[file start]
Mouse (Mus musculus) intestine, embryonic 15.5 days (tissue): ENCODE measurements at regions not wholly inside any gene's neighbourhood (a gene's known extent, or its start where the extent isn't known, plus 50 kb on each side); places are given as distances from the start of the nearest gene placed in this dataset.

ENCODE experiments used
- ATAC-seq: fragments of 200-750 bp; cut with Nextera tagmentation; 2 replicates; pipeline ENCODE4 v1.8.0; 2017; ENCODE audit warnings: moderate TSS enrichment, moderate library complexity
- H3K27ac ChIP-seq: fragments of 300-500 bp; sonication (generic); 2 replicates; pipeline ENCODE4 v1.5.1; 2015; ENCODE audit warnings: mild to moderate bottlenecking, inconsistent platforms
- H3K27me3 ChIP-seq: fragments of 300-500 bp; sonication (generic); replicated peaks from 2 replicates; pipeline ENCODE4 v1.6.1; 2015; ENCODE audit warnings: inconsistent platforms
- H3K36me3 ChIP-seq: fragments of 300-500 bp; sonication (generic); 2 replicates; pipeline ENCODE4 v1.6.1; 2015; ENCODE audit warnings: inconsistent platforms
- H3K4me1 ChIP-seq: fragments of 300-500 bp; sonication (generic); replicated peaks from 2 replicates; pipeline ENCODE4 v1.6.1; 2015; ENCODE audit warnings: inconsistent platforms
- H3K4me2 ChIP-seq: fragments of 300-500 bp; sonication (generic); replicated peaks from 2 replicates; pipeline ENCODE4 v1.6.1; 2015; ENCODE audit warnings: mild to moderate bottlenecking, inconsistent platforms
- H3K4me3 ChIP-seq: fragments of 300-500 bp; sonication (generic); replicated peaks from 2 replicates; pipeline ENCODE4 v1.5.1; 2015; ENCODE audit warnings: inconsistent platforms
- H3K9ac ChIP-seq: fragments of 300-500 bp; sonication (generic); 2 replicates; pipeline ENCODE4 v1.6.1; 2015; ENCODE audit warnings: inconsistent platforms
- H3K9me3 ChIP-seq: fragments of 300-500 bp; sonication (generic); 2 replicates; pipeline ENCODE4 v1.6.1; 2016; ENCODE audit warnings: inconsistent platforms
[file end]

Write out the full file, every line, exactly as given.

Mouse (Mus musculus) intestine, embryonic 15.5 days (tissue): ENCODE measurements at regions not wholly inside any gene's neighbourhood (a gene's known extent, or its start where the extent isn't known, plus 50 kb on each side); places are given as distances from the start of the nearest gene placed in this dataset.

ENCODE experiments used
- ATAC-seq: fragments of 200-750 bp; cut with Nextera tagmentation; 2 replicates; pipeline ENCODE4 v1.8.0; 2017; ENCODE audit warnings: moderate TSS enrichment, moderate library complexity
- H3K27ac ChIP-seq: fragments of 300-500 bp; sonication (generic); 2 replicates; pipeline ENCODE4 v1.5.1; 2015; ENCODE audit warnings: mild to moderate bottlenecking, inconsistent platforms
- H3K27me3 ChIP-seq: fragments of 300-500 bp; sonication (generic); replicated peaks from 2 replicates; pipeline ENCODE4 v1.6.1; 2015; ENCODE audit warnings: inconsistent platforms
- H3K36me3 ChIP-seq: fragments of 300-500 bp; sonication (generic); 2 replicates; pipeline ENCODE4 v1.6.1; 2015; ENCODE audit warnings: inconsistent platforms
- H3K4me1 ChIP-seq: fragments of 300-500 bp; sonication (generic); replicated peaks from 2 replicates; pipeline ENCODE4 v1.6.1; 2015; ENCODE audit warnings: inconsistent platforms
- H3K4me2 ChIP-seq: fragments of 300-500 bp; sonication (generic); replicated peaks from 2 replicates; pipeline ENCODE4 v1.6.1; 2015; ENCODE audit warnings: mild to moderate bottlenecking, inconsistent platforms
- H3K4me3 ChIP-seq: fragments of 300-500 bp; sonication (generic); replicated peaks from 2 replicates; pipeline ENCODE4 v1.5.1; 2015; ENCODE audit warnings: inconsistent platforms
- H3K9ac ChIP-seq: fragments of 300-500 bp; sonication (generic); 2 replicates; pipeline ENCODE4 v1.6.1; 2015; ENCODE audit warnings: inconsistent platforms
- H3K9me3 ChIP-seq: fragments of 300-500 bp; sonication (generic); 2 replicates; pipeline ENCODE4 v1.6.1; 2016; ENCODE audit warnings: inconsistent platforms